Most nature conservation documentaries seem to extol the wonders of the planet or show us the ways we're destroying it. The new PBS series "Earth a New Wild" takes a different tack, showing both the beauty of nature and how we can co-exist with it for mutual benefit. Premiering Feb. 4, the five-part series is hosted by M. Sanjayan, a biologist and senior scientist for Conservation International who traveled the world to bring the unique stories it tells to life.
"For probably the last century we have seen ourselves as separate from nature, seeing nature as something out there, pristine, gorgeous, beautiful, like the ceiling in the Sistine Chapel and to be admired from that perspective," says Sanjayan, offering "Planet Earth" as an example of this type of documentary. "I wanted to turn the camera around, because I didn't think you could tell the story of the planet without also telling the human story."
Toward that end, the series includes primatologist Jane Goodall's efforts to combat the loss of chimpanzee habitats in Tanzania, the Chinese scientist who rescues, breeds, and reintroduces endangered pandas to the wild and the Portuguese cork harvesters whose work strengthens an entire forest's ecosystem.
M. Sanjayan and a panda cub explore a forest during a scene from PBS special "Earth A New Wild."
"The crew went to 29 countries; I went to about 20 — incredible journeys and fantastic wildlife moments, like paragliding with vultures. Who gets to do that, right? We got incredible access in China. Fourteen baby pandas were put into this pen and I was thrown in there — you melt. I got one to go out in the wild with me," Sanjayan recalls. "We got to be there when the first captive‑born female panda was released into the wild. I'll always remember that. It was an amazing, unbelievable moment."
There were many other moments that made indelible impression. "In Kenya, where I grew up, there are singing wells that the Samburu dig. They sing to their cows, and the cows come down to the water, following their owner's song. That blew me away," says Sanjayan. "Twenty million vultures disappeared in South Asia in a period of about two decades, and that has led to this unbelievable proliferation of carcasses of dead animals just piling up. Because of that, you have this plague of wild dogs, and with that comes the highest incidents of rabies on the planet now." As the first episde, "Home," shows, an cow antibiotic that killed vultures has been banned, and a breeding and rewilding project has brought them back.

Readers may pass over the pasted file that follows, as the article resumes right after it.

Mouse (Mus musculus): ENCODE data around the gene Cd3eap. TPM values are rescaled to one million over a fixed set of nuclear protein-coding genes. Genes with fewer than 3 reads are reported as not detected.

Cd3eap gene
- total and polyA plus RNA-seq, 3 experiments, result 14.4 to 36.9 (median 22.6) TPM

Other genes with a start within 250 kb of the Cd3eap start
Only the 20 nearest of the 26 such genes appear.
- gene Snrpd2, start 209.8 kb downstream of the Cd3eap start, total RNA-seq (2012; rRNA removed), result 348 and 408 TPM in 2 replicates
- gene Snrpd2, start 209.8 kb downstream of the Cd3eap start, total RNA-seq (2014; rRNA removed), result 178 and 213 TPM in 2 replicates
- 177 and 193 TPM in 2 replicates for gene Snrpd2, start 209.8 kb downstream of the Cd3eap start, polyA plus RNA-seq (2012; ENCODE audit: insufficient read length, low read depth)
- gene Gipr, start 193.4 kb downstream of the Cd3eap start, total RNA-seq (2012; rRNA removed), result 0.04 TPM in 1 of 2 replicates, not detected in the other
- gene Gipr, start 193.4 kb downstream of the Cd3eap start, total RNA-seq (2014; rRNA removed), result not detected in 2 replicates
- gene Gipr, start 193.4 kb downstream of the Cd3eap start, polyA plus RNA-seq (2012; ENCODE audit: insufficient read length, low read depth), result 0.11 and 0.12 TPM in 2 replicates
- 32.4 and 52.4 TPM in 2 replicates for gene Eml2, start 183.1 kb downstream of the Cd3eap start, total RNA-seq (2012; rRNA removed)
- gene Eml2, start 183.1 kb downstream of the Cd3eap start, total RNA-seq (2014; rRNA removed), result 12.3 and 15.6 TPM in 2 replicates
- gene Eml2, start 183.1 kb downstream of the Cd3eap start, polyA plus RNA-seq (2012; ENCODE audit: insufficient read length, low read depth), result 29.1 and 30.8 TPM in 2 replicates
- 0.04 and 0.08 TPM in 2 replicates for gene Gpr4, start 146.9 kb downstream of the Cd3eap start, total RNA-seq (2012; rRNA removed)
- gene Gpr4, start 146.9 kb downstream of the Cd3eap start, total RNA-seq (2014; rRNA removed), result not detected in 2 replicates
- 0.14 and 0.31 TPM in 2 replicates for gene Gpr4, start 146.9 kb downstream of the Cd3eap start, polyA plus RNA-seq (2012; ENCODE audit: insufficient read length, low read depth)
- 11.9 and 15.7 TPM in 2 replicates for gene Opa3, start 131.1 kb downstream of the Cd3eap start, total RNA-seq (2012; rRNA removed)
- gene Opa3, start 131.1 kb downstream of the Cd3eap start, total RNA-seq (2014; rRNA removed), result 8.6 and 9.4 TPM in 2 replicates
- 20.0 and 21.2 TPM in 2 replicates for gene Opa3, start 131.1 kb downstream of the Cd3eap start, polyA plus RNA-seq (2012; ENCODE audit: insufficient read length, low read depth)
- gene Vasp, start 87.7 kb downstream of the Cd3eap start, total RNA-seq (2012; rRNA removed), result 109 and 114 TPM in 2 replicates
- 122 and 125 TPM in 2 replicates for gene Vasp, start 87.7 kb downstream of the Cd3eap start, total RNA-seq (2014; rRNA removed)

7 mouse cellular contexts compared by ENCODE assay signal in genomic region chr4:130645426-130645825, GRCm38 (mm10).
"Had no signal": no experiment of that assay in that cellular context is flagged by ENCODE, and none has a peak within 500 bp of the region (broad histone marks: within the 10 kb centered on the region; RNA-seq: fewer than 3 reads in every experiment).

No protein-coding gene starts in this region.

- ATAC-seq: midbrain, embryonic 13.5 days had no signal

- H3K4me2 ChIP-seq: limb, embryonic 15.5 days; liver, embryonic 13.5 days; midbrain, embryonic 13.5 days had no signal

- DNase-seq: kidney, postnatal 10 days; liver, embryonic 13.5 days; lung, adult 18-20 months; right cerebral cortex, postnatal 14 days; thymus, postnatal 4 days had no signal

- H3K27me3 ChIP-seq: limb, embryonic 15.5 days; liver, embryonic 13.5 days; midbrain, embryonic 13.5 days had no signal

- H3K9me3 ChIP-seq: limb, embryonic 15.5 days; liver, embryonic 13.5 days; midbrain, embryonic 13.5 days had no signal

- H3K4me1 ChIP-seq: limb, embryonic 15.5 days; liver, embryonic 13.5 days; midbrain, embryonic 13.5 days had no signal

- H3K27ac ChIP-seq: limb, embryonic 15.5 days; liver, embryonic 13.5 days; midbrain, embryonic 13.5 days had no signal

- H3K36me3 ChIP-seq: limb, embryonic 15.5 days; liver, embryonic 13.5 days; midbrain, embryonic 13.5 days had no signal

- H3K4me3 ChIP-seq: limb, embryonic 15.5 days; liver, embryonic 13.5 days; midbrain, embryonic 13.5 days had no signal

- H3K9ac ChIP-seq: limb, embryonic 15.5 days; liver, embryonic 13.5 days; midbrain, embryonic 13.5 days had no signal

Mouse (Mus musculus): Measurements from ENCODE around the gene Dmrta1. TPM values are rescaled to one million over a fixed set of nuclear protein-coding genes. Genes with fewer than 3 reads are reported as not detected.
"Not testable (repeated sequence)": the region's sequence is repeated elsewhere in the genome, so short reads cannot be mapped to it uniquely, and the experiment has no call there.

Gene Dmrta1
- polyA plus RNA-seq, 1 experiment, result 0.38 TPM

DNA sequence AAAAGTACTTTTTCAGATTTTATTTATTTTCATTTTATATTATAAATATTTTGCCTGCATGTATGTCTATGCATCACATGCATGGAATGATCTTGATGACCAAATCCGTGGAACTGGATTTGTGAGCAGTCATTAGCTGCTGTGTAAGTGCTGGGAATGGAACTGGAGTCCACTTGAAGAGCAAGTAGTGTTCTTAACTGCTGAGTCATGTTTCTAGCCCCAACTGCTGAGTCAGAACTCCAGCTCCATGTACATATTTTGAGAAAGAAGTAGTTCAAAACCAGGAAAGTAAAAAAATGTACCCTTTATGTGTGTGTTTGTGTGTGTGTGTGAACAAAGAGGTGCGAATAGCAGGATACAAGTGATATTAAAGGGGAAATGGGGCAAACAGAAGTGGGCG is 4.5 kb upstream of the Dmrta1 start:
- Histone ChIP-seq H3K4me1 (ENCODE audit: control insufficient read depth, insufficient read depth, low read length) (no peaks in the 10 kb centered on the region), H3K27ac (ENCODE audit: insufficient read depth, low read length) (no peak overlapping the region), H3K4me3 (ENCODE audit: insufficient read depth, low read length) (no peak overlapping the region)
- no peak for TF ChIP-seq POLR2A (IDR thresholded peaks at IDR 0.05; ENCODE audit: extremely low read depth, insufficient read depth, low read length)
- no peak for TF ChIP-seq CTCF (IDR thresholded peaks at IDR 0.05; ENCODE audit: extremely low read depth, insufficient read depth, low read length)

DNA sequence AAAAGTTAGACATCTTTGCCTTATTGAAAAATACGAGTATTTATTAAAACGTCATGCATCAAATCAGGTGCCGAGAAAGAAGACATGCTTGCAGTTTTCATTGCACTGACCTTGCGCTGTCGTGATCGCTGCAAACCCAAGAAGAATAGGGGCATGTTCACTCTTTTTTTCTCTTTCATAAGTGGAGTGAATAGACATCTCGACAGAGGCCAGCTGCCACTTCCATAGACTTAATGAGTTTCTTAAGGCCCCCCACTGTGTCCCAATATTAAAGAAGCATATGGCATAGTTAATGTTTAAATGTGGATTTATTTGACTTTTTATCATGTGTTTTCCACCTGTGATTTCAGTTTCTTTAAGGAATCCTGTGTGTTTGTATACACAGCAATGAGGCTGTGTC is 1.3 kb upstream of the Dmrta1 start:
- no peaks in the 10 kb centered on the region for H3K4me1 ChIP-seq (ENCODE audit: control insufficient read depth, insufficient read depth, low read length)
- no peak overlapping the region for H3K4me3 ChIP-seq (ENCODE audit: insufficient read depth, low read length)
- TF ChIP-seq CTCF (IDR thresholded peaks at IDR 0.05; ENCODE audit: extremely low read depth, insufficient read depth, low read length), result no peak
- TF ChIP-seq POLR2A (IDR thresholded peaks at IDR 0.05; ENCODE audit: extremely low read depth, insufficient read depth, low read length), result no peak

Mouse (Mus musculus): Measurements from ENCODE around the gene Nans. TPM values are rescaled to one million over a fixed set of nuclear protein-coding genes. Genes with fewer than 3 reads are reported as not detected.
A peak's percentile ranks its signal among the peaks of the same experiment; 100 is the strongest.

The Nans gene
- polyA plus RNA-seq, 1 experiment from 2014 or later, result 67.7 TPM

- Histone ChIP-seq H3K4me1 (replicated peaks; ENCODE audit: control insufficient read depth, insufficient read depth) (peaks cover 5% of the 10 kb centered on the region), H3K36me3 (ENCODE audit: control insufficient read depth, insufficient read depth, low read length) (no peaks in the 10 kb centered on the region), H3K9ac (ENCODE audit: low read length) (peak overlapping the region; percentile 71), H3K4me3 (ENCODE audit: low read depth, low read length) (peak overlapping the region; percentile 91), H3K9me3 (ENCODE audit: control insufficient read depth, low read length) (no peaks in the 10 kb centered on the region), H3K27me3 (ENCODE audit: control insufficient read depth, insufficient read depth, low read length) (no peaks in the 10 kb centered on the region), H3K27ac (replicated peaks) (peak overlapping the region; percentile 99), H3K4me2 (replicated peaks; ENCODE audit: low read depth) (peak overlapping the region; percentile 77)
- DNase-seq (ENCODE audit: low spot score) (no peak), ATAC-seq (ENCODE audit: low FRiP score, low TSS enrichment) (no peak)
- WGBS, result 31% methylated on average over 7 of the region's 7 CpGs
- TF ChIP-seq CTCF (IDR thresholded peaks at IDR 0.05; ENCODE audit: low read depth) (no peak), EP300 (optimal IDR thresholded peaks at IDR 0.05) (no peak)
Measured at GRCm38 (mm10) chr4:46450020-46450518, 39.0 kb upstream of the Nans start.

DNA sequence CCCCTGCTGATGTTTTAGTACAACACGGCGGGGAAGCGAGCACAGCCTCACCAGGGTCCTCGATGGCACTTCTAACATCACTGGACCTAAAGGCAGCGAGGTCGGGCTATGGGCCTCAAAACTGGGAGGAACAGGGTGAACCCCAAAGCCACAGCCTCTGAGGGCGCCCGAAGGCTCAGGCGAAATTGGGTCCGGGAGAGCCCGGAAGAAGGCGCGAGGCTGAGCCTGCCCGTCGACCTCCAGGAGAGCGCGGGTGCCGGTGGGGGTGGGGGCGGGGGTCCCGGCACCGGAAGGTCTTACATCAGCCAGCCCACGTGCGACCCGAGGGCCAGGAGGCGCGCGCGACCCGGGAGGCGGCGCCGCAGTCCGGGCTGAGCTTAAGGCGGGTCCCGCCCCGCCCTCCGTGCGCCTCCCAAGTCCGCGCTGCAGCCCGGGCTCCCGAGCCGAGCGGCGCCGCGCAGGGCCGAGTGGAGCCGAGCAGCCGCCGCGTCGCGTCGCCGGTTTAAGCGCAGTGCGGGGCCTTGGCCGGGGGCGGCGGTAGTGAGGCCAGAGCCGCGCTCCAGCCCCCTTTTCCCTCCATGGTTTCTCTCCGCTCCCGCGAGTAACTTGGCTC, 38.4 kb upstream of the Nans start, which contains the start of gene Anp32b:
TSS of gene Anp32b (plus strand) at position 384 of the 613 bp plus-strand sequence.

In another example, "We tell a story about Lake Malawi and this incredible link between HIV along the lakeshores and demise of a particular kind of fish in the lake that's really eye-opening." Sanjayan also witnessed a Sami native of Arctic Norway performing reindeer castration — with his teeth. "This is a traditional method that they're slowly bringing back, because they think it makes the herds more resistant to things like climate change," he explains.
While he's aware that humans have done plenty to destroy nature, Sanjayan wanted to focus on ways people are preserving it in the series. "If I am starting with a premise that the Earth is screwed, that there's no hope out there at all, I might as well just stop now. And so I'm on a quest to find those signs of hope. It's not just about people giving nature a little helping hand. It's also that people are inextricably linked to nature. Saving nature is really about saving ourselves, and to me, that's an extraordinarily positive and hopeful message. We don't paper over the ecological disasters of the planet. We show it, but we quickly move beyond it."
He points out that "nature isn't, even in the wildest places, pristine in the way we have been shown often on television. Humans are a fundamental factor in the whole equation, and they have the power to change it for the good in some places and for the bad in other places. There's a pretty good argument out that the grasslands of the Serengeti are there because of the grazing of the Maasai and other nomadic herdsmen. Humans are part of that puzzle, not always for the bad. If we use that as the dominant paradigm — that we are part of nature, not separate from it — then people start thinking differently about their role in it."
Sanjayan believes that "Earth a New Wild" has the power to "shift the landscape" in how we perceive nature. "It shows the planet as it really is," he says. "And guess what? It's actually a hell of a lot cooler."
Related on MNN:
- What's that sound? 7 wildlife calls you might hear in your backyard
- Best books of 2014 in conservation photography
- 10 animals that are bad for the environment